On the Trail as the Pilgrim: Praying the Jesus Prayer on the Journey

I recently posted regarding the week my daughter and I spent backpacking on the Appalachian Trail.  One of the things our time on the trail reminded me was how memories are made in living not watching others live.  Intentionally separating ourselves from digital communication was a renewal of personal communication.  It provided great conversation for her and I, for us and the people we met on the trail and for me, it was a chance to meet up with God in a unique way.

          In the past few years, I’ve begun changing the focus of my blog and writings toward spiritual formation.  During that time my ministry as a United Methodist pastor has been directed toward helping both churches and individuals engage in spiritual practices which help us not just speak to God but to listen to what God is speaking to us.  One of the formative elements of my journey and my teaching has been in regards to “The Jesus Prayer,” and I’ve written about it in other places.  It is a simple and profound prayer which goes, “Lord Jesus Christ, Son of God, have mercy on me, a sinner.”

          On the trail, as I hiked my own hike, I prayed the Jesus Prayer and prayed other “breath prayers” over and over again (Note, a breath prayer is a prayer in the same structure as the Jesus Prayer.  It is formed by an individual addressing God regarding a particular yearning or need in one’s life).  Each step I took, each breath I took, I spoke the prayer again and again.

          The story and history of the Jesus Prayer is best told in the book, “The Way of thePilgrim.”  The tradition of the prayer comes from the Orthodox Tradition of the Church.  It is a very ecumenical prayer and though simple, is profound.  The history of the book is unknown as is the identity of the pilgrim.  The author writes,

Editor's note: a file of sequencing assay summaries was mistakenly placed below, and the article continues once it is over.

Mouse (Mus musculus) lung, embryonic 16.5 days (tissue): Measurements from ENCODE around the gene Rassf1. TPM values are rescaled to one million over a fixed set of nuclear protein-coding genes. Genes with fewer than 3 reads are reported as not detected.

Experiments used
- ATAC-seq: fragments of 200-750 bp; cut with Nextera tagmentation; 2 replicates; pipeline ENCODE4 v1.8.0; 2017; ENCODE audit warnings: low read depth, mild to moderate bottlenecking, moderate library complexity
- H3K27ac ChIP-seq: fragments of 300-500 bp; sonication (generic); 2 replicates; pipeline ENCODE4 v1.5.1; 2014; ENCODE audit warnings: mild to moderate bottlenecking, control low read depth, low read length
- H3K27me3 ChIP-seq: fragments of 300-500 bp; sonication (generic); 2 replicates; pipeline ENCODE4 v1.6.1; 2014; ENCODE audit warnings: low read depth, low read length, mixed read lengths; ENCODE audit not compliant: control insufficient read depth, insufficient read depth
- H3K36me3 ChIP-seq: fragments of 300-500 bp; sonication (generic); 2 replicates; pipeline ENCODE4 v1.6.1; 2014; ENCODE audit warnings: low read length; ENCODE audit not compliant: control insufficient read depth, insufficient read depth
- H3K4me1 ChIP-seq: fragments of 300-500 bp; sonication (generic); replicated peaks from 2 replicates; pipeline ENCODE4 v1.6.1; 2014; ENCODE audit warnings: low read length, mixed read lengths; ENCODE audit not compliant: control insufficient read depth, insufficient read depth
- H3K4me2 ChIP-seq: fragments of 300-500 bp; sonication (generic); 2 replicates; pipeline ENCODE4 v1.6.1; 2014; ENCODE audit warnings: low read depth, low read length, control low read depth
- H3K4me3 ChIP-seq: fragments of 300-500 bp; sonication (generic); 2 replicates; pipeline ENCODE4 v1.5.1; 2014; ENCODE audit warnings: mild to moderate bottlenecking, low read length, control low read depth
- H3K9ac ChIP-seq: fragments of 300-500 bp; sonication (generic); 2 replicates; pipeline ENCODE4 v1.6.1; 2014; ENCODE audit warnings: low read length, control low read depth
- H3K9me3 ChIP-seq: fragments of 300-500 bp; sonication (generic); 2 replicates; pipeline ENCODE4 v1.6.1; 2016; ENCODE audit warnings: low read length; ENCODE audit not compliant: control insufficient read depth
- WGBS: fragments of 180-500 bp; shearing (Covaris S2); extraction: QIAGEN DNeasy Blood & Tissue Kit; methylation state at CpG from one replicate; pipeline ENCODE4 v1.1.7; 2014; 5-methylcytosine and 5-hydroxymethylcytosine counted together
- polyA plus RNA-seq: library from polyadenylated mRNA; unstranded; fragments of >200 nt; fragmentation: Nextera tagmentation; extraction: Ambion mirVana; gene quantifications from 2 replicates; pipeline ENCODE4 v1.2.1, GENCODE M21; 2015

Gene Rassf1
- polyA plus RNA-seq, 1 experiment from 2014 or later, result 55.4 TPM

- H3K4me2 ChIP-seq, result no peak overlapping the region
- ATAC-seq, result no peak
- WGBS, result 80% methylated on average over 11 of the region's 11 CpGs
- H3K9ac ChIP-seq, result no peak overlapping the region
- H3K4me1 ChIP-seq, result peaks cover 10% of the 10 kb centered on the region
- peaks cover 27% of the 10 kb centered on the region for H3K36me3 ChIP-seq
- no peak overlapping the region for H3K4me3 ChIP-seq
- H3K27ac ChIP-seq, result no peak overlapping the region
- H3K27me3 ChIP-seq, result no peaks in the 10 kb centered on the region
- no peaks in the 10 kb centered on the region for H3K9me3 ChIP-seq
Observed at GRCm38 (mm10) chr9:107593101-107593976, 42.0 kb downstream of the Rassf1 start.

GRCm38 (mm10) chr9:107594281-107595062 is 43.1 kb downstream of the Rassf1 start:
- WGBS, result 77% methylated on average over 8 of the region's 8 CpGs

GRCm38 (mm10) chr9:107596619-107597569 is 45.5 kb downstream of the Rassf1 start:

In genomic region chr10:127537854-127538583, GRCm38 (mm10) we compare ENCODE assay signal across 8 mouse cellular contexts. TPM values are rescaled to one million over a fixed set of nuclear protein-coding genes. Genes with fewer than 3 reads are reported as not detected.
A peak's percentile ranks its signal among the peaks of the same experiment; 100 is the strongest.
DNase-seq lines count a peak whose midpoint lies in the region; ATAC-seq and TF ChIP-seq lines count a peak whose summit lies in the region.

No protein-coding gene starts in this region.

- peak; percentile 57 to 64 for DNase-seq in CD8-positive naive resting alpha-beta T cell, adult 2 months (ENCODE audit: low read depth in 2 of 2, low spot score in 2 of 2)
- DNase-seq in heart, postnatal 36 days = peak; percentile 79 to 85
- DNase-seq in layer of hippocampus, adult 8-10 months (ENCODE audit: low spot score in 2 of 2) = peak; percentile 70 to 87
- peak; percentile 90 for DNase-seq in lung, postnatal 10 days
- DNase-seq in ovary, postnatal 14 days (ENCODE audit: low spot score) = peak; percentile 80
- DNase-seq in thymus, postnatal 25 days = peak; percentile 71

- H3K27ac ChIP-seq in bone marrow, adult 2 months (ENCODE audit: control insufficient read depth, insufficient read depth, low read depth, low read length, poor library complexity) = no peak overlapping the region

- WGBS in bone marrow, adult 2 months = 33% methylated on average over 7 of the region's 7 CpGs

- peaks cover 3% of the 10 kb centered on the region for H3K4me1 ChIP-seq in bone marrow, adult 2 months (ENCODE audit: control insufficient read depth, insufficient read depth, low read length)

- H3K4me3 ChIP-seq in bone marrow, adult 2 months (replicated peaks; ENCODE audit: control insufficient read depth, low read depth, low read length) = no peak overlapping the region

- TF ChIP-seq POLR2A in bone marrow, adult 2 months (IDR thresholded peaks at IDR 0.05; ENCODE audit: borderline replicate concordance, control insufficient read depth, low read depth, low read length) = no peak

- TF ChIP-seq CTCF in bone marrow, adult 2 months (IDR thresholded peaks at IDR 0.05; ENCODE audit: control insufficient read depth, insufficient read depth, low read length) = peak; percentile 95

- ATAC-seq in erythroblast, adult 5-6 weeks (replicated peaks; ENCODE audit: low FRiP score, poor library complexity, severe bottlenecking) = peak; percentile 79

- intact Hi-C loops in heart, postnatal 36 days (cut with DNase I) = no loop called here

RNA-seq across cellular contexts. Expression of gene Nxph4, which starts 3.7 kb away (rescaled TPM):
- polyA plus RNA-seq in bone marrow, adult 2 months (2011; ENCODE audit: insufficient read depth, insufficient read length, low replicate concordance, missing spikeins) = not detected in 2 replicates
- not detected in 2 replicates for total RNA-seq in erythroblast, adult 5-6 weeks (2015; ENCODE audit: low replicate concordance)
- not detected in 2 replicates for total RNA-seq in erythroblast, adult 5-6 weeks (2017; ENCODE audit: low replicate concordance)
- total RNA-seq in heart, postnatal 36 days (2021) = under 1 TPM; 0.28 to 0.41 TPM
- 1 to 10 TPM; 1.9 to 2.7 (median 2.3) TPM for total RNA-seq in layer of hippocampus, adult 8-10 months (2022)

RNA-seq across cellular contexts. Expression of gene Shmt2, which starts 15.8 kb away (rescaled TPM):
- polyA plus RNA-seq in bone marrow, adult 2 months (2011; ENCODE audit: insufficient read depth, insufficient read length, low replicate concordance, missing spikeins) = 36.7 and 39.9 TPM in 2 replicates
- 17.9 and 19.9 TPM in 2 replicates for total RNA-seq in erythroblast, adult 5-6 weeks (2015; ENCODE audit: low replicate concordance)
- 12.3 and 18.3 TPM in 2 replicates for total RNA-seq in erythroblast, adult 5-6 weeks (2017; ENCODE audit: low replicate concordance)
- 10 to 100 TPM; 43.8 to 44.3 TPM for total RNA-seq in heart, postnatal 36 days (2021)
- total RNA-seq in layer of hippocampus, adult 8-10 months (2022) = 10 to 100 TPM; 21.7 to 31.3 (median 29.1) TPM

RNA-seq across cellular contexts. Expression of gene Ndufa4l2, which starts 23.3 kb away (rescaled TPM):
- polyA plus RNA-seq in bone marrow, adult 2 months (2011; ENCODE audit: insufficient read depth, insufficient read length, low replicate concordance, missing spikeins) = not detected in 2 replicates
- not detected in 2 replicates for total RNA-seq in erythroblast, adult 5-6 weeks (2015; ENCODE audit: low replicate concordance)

“In the first part, ‘Lord Jesus Christ, Son of God,’ it leads our thoughts to the life of Jesus Christ, or, as the holy Fathers put it, it si the whole gospel in brief.  In the second part, ‘Have mercy on me, a sinner,’ it faces us with the story of our own helplessness and sinfulness (pg 135).”

          With each step and with each breath, the phrases of the prayer rolled around in my mouth, in my head and in my heart.  And it was in the journey that I came to realize that the trail, the actual, physical journey opened up my soul to the work of the Spirit.  In the book, the story of the pilgrim is one of journey, of physically seeking and moving. 

Why is that important?  Maybe it was something like Saul/Paul, maybe Jesus needed to speak to him on the road.  I’m not sure but I can tell you that I experienced something on the trail I had not in prayers at home or in the sanctuary.  I could sense the Spirit pulling out of me two people, two moments in time, buried down deep who I need to make amends to.  It was at once easy and difficult but I doubt that I could have come to that place in my soul had I not been at that place on the trail.

We are a sent people not a staying people.  We are not called to rest on our laurels but in Christ Jesus.  


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